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The Deron Williams We Don't Remember

Deron Williams played one great game after a long string of not-so-great ones. It was fun to watch, and a reminder of what we've forgotten about Deron. Among other things.
Photo by Anthony Gruppuso-USA TODAY Sports

At the risk of reading too much into the current state of a faintly doughy and rapidly declining point guard, to watch Deron Williams play basketball is to be confronted with the reality of mortality and human frailty. Not just his, either.

Williams has been a Net for four-and-a-half seasons, and in that time he has been mostly a buyer-beware cautionary tale, and more a ludicrous salary cap figure than a productive basketball player. He left Utah as one of the most highly-regarded players in the league, and is now… not that. Injuries large and small have added up, and his abilities have shriveled and withered in a body that is leeching athleticism and weighed down by the expectations that come with an annual salary of upwards of $15 million.


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As he has struggled to stay afloat, we have had a chance to shake our heads ruefully and remark on how bizarre it is that "Chris Paul or Deron Williams?" used to be an actual discussion. Snorting at the power that question used to have lets us off the hook for the hard work of remembering and reflecting on how good Williams actually was, convincing ourselves that we knew it was Paul all along, that our knowledge and their talent was immutable. This is a lazy, silly thing to do, if mostly a harmless one. But there's something desperate in it, too, a sort of whistling past the graveyard with regards to the certainty that the decline Williams saw will never happen to us.

On Monday night we received a thoroughly unexpected reminder of what Williams was, and, intermittently and tenuously still is. Maybe. Sometimes?

Williams scored 35 points and stuffed the rest of the box score to bursting, leading his Nets to a series-tying 120-115 win over the Atlanta Hawks. This was not just a variant blip of hot shooting, it was a throwback. Williams showed no mercy to DeMarre Carroll's ankles, hit step-backs, blew past defenders and had his way with Dennis Schroeder down in the post. He showed everything he had, the collection of talents that used to be comparable to Paul's—the package that used to make him a legitimate part of the "best point guard in the league" conversation for years. This was Williams as we choose not to remember him.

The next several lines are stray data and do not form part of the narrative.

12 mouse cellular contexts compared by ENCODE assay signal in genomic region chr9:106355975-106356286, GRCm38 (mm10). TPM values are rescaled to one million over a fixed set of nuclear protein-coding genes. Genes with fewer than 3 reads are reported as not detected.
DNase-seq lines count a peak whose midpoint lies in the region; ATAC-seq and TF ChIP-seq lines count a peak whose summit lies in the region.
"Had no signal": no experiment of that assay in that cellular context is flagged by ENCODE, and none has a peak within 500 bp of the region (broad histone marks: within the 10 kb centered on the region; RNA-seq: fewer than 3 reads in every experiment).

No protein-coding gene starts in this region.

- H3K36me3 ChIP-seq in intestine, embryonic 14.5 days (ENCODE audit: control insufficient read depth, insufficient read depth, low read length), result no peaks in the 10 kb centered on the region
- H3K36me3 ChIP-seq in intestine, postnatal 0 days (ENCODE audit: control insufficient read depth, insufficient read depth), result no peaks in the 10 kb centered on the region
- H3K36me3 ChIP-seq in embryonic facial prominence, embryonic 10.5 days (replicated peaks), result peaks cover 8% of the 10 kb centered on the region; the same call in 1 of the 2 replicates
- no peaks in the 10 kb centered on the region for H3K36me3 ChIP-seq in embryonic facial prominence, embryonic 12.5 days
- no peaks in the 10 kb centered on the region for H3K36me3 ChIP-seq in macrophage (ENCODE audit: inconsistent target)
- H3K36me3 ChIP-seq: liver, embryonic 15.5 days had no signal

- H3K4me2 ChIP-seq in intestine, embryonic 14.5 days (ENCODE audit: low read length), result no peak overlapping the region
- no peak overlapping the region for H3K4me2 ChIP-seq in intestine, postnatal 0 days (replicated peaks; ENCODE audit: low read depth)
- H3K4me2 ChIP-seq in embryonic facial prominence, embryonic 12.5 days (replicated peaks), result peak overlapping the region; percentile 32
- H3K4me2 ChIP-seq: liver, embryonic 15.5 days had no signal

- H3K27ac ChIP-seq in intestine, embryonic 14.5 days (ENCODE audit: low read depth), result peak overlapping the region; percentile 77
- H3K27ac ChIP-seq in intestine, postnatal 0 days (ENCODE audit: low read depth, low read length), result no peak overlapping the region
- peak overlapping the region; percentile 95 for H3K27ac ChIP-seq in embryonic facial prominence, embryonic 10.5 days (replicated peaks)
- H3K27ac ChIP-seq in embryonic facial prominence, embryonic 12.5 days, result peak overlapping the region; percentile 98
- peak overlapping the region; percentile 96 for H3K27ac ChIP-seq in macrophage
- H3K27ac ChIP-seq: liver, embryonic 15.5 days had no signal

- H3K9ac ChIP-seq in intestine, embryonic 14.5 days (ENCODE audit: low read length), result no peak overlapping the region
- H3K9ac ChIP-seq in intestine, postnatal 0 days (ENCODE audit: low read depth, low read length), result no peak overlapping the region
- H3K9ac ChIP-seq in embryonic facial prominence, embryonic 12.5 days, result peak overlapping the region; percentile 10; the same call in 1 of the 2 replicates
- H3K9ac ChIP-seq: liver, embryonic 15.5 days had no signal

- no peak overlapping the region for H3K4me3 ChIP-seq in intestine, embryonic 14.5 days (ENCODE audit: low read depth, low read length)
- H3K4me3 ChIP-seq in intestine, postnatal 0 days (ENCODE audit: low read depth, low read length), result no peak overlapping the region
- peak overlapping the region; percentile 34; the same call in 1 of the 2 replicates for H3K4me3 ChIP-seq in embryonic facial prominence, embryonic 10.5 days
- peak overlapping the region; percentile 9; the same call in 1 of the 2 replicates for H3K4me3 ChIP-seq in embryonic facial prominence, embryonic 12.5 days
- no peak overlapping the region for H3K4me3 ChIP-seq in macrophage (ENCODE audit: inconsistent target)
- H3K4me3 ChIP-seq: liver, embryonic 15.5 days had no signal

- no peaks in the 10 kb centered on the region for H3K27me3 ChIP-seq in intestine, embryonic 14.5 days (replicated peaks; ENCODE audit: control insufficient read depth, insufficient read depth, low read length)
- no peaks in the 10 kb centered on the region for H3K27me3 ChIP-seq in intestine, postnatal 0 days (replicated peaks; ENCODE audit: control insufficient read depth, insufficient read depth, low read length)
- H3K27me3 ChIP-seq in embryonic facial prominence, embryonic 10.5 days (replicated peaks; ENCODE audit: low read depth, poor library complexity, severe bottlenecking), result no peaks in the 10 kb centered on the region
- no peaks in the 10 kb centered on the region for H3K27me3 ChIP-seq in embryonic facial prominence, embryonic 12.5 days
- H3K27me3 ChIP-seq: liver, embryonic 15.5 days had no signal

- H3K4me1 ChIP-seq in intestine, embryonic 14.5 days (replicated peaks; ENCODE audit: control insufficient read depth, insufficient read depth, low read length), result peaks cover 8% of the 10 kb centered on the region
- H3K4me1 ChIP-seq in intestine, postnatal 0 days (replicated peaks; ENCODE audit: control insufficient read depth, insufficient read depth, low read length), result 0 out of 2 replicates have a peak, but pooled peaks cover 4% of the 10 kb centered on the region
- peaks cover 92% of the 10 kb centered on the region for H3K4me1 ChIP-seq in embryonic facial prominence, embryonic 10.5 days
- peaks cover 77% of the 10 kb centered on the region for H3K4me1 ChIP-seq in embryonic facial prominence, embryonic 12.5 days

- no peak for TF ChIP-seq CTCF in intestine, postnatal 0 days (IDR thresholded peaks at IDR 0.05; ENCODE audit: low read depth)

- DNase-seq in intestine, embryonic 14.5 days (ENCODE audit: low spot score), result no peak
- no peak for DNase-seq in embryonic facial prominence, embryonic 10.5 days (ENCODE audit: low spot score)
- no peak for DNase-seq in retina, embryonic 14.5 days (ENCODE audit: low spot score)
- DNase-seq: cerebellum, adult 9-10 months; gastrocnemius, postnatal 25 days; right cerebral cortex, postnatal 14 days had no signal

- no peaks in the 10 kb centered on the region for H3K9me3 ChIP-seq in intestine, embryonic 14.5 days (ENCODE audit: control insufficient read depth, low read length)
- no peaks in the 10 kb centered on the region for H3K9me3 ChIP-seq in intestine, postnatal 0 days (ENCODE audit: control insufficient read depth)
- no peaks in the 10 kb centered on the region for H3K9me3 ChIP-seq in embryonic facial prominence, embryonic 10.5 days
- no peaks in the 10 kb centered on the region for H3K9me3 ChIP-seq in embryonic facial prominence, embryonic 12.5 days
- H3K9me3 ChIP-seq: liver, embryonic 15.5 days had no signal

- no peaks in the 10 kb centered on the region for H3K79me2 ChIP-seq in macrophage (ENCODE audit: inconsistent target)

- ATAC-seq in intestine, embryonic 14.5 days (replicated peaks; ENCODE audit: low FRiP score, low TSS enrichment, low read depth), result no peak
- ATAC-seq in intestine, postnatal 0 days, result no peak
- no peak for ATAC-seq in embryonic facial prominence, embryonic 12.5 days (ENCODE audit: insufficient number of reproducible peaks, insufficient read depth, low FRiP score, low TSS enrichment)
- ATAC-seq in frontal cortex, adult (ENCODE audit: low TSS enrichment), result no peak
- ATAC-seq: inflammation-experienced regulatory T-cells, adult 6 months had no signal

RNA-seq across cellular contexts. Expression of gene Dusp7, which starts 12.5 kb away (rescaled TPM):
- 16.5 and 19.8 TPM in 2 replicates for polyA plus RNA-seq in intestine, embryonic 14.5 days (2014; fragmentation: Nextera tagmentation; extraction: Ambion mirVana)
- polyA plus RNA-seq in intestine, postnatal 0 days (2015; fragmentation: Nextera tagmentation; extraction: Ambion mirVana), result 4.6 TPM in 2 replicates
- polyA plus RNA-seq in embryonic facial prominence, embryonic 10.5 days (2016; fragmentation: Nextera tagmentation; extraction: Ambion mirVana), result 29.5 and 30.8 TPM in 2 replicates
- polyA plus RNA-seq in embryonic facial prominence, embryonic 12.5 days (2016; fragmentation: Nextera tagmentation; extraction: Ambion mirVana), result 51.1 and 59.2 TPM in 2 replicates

If pushing him jars him back into playing the way he did the previous 85 games, you're fired. — Photo by Anthony Gruppuso-USA TODAY Sports

Basketball chronology is expressed in seasons, an enormous unit of measure and one that makes Williams' decline feel all the more dramatic. There was no subtle Chauncey Billups slide to it, or a graceful assumption of a different role. Williams very much had it, and then he didn't. But when he did, it was glorious. The standard image of a big point guard is the conventional playmaker skill set simply stretched into a longer set of limbs. Williams was something else entirely, a Frankenstein's monster stitched together from Karl Malone and John Stockton. He could smash or shake you, shoot over the top of most defenders or slide right around any of them. Offense flowed from him and through him.

For five seasons, he was behind a renaissance for the Utah Jazz. When Stockton and Malone retired, a light went out in that organization. They were no longer an institution, just a mediocre basketball team. And then, all of a sudden, there was Williams—a modern spin on the precision and might of Stockton and Malone, all in one body. In his heyday, Williams' physical being was not about explosive athleticism but a vibrant robustness. This is what made his decline so hard to watch and acknowledge. He didn't just get worse. He lost all that brawny healthiness. A certain sense of life just left him.

Williams' Game 4 performance was a living wake. The old master was in the building, the one who could control an offense with a strong and steady hand. The light was on again, and there again were the crossovers, the jumper, the strength and speed. For an evening Williams, and we, had the chance to live in memory, and to not just remember but experience in real time what was so joyful about basketball as Deron Williams played it. More than four season's worth of depressing evidence says those moments of brilliance are unlikely to be strung together in such quantity again. This was a fluke, an eclipse.

So we are left with the bittersweet surprise. The sweetness of a beautiful performance, reminding us of so many other wonderful efforts we've forgotten and ignored, and the bitterness nothing so much as the presence of the present, and the heavy certainty of the future. Nothing lasts forever, not us and certainly not Deron Williams. But another game might be nice.